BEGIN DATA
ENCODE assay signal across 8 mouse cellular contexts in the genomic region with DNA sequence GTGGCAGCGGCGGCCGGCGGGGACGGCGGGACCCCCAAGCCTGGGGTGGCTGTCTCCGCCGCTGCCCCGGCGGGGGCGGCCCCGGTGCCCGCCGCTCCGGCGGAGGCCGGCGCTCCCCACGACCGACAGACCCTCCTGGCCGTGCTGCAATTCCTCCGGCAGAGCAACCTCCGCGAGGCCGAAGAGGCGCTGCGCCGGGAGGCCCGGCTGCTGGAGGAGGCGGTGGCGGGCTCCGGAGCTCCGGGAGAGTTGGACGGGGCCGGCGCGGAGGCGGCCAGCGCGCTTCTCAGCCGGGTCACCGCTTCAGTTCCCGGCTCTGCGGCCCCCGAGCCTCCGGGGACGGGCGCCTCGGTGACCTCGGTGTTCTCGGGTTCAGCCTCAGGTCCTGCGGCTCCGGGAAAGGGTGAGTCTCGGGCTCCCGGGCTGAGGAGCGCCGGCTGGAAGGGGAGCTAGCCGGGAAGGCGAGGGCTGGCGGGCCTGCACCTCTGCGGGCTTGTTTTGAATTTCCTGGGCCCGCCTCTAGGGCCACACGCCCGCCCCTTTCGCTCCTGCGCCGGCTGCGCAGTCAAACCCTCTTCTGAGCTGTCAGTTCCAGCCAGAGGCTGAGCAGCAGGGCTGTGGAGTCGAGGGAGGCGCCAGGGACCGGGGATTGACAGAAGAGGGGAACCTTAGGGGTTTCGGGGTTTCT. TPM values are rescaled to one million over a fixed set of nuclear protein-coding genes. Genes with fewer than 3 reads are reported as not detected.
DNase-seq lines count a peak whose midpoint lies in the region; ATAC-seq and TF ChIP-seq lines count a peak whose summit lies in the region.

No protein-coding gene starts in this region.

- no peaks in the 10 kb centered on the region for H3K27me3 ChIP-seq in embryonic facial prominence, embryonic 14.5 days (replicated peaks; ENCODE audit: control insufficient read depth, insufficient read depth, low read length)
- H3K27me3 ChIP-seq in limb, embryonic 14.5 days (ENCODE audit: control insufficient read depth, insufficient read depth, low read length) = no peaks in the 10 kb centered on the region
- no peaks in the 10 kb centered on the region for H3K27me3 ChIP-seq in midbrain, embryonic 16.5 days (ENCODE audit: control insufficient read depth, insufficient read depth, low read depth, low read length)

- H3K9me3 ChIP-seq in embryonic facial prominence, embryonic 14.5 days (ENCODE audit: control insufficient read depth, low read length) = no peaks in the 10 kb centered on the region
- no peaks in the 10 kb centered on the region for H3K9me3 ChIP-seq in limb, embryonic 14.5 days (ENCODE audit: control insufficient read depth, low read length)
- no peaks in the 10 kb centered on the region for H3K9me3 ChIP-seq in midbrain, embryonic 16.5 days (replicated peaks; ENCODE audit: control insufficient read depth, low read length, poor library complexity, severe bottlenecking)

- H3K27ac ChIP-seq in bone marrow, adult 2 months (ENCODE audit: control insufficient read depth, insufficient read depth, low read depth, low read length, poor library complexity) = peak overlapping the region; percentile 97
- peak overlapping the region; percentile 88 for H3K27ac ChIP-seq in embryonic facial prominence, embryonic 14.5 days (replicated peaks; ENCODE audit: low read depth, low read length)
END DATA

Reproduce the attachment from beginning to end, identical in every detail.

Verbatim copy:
ENCODE assay signal across 8 mouse cellular contexts in the genomic region with DNA sequence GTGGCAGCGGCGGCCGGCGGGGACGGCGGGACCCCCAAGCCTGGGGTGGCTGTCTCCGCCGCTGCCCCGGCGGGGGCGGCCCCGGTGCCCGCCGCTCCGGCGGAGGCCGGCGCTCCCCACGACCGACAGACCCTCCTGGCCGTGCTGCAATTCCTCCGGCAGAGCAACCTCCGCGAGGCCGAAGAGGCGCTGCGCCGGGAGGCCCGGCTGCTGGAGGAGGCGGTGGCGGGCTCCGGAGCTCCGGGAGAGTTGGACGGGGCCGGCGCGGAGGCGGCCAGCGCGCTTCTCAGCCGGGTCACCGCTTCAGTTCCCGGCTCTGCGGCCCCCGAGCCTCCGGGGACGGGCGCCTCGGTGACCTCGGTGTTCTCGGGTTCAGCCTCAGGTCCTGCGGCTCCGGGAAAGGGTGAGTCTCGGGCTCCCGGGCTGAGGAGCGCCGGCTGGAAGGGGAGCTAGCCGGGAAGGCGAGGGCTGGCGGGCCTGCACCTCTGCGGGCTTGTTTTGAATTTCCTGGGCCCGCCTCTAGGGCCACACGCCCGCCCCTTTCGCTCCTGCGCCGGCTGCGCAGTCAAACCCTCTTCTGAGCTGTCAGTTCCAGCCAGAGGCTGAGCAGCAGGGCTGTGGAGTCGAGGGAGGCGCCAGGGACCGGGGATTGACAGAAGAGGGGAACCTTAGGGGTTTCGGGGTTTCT. TPM values are rescaled to one million over a fixed set of nuclear protein-coding genes. Genes with fewer than 3 reads are reported as not detected.
DNase-seq lines count a peak whose midpoint lies in the region; ATAC-seq and TF ChIP-seq lines count a peak whose summit lies in the region.

No protein-coding gene starts in this region.

- no peaks in the 10 kb centered on the region for H3K27me3 ChIP-seq in embryonic facial prominence, embryonic 14.5 days (replicated peaks; ENCODE audit: control insufficient read depth, insufficient read depth, low read length)
- H3K27me3 ChIP-seq in limb, embryonic 14.5 days (ENCODE audit: control insufficient read depth, insufficient read depth, low read length) = no peaks in the 10 kb centered on the region
- no peaks in the 10 kb centered on the region for H3K27me3 ChIP-seq in midbrain, embryonic 16.5 days (ENCODE audit: control insufficient read depth, insufficient read depth, low read depth, low read length)

- H3K9me3 ChIP-seq in embryonic facial prominence, embryonic 14.5 days (ENCODE audit: control insufficient read depth, low read length) = no peaks in the 10 kb centered on the region
- no peaks in the 10 kb centered on the region for H3K9me3 ChIP-seq in limb, embryonic 14.5 days (ENCODE audit: control insufficient read depth, low read length)
- no peaks in the 10 kb centered on the region for H3K9me3 ChIP-seq in midbrain, embryonic 16.5 days (replicated peaks; ENCODE audit: control insufficient read depth, low read length, poor library complexity, severe bottlenecking)

- H3K27ac ChIP-seq in bone marrow, adult 2 months (ENCODE audit: control insufficient read depth, insufficient read depth, low read depth, low read length, poor library complexity) = peak overlapping the region; percentile 97
- peak overlapping the region; percentile 88 for H3K27ac ChIP-seq in embryonic facial prominence, embryonic 14.5 days (replicated peaks; ENCODE audit: low read depth, low read length)